I’ve wanted to be a lawyer since fifth grade. That was the moment when I made up my mind that I didn’t want to be an artist, an actress, a graphic designer or a psychologist like I had wanted to be before. I wanted to be a lawyer, like my uncle, my aunt and my grandfather from my father’s side. I didn’t want to be an engineer like my parents, despite their constant nagging and nudging me down that path. But then I watched movies such as “Bridge of Spies,” “Erin Brockovich” and “Loving.” I saw how real people battled with law to enact justice in the world. I saw the power of the Constitution and how its interpretations can change lives so drastically. I have always wanted to be a part of that.
Being on the pre-law track has certainly shaped all aspects of my studies. I’m considering political economy as an intended major; I have taken classes centered around the legal or history field and have attempted to join various clubs that are law-oriented or help with skills that are heavily used in legal studies. I even considered joining a pre-law fraternity, but that’s something for another semester. With regards to all of my academic activities, I always think about whether they will help further my quest to be a lawyer. I even tend to do this in “fun” clubs and activities, but I try to ignore this voice for those aspects.
Being pre-anything doesn’t completely dominate over absolutely everything, but with graduate school in mind, your one goal is to do whatever it takes to get there. For pre-law in particular, a high GPA and LSAT score are absolutely necessary as the admissions process is very numbers-driven. I’m only a freshman here at UC Berkeley, but I’ve felt the need to already map out my future. I always thought there was one set path for a pre-professional undergraduate degree and that my life would finally have some proper direction. I was wrong. There are so many paths down which a student here can go, even while being on a pre-professional track.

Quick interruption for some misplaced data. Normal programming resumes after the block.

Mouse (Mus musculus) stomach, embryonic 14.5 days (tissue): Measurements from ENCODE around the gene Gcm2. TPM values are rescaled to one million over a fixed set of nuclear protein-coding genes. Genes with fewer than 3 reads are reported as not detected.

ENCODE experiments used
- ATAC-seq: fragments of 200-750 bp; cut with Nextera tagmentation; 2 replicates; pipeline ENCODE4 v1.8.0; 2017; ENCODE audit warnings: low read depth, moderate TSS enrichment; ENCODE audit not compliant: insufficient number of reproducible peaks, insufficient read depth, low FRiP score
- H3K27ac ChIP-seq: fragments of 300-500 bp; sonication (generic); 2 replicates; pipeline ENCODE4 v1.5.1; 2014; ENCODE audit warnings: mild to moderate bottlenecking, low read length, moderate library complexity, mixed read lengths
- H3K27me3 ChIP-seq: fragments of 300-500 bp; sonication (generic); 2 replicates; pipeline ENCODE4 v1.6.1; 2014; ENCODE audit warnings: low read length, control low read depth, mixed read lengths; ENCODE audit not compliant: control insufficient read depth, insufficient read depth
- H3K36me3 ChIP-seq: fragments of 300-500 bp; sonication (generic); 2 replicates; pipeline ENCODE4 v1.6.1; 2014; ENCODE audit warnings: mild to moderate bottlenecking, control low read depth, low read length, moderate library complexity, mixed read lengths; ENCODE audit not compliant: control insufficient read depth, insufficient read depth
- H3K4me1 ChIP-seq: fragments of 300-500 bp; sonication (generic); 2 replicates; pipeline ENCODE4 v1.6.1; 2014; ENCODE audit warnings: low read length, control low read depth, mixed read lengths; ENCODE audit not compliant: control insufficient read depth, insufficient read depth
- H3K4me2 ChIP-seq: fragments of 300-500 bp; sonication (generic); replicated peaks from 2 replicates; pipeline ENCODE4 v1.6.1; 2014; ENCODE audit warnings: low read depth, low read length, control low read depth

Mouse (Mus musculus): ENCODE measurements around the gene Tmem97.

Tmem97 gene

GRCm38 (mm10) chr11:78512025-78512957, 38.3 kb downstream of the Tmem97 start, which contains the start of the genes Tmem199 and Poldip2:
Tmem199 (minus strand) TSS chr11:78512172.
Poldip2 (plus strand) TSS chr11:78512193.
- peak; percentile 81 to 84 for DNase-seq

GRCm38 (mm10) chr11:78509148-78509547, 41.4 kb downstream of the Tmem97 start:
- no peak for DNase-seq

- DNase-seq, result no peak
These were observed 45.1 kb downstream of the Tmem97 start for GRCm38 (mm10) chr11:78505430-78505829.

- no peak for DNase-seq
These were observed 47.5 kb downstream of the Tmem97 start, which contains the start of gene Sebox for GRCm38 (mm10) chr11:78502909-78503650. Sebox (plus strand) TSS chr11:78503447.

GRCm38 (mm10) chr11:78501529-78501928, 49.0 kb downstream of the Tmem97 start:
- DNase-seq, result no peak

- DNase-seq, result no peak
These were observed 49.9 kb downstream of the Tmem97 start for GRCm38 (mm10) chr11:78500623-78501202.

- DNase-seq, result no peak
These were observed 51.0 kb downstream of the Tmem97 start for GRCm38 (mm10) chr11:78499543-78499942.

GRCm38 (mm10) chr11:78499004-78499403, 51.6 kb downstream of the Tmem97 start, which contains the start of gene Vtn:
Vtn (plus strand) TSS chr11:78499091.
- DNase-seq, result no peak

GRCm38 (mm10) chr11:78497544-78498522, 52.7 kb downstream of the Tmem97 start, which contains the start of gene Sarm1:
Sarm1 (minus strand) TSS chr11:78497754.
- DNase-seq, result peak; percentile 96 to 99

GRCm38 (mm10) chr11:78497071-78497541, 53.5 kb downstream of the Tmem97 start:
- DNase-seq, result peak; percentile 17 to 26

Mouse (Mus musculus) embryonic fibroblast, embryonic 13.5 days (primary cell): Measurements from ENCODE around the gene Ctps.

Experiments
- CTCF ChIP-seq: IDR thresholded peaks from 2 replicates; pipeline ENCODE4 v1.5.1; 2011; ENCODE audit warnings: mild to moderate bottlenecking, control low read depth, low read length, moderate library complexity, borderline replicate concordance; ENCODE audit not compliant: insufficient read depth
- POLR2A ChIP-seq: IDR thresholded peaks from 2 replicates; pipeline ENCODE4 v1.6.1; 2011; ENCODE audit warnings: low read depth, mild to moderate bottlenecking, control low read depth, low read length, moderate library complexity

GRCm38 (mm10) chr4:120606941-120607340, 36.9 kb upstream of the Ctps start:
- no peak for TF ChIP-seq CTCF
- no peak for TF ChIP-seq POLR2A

I’ve never really considered myself “pre-law;” however, I’d always just think of it as me wanting to go to law school at some point in the future. I never really wanted to put a label on myself as “pre-something,” and I’m not quite sure why. Maybe it’s because I don’t want to be seen as a student who only looks to the future (which ironically, I am). There’s something about being on the pre-professional track that gives you a bad reputation as someone who only cares about getting ahead in life and having a career, not so much smelling the roses and enjoying life as they pass through it.
My dream, of course, would be to attend Yale Law School. At this point, I don’t know if I’ll make it, just like four years ago when I didn’t know if I’d make it into one of the top colleges in the nation and world. For now, this is my plan, my end goal for my education. But things may change in the future. One of my close family friends, who is a UC Berkeley alumna and lawyer in San Francisco, expressed to me how during her senior year, when it was time to apply to law schools, she had massive waves of doubt and almost didn’t end up applying at all. All I could think about at that point was how someone who has worked toward something for four years could suddenly no longer want it anymore.
This is a fear that lingers in my mind and probably will for the next four years. It is likely a fear that lingers in the minds of many pre-professional students at many different universities. What if, after spending $160,000 on my undergraduate tuition and another $50,000 on my first year of law school, I don’t want to be a lawyer anymore? Then what? Right now, I’m putting all my energy and hard work into going to law school. If it doesn’t work out, I don’t quite have anything to fall back on, but I’m taking the risk nonetheless.
There will always be uncertainty on the pre-professional track. One minute, you have your future all planned out, and the next, you decide you don’t want that future anymore. Even now, I’ve had many people tell me that if I want to practice law, I better know exactly why I want to do it and exactly what I’m getting into. For now, I have a strong gravitation towards the legal field, but that could definitely change in the future, whether near or far.
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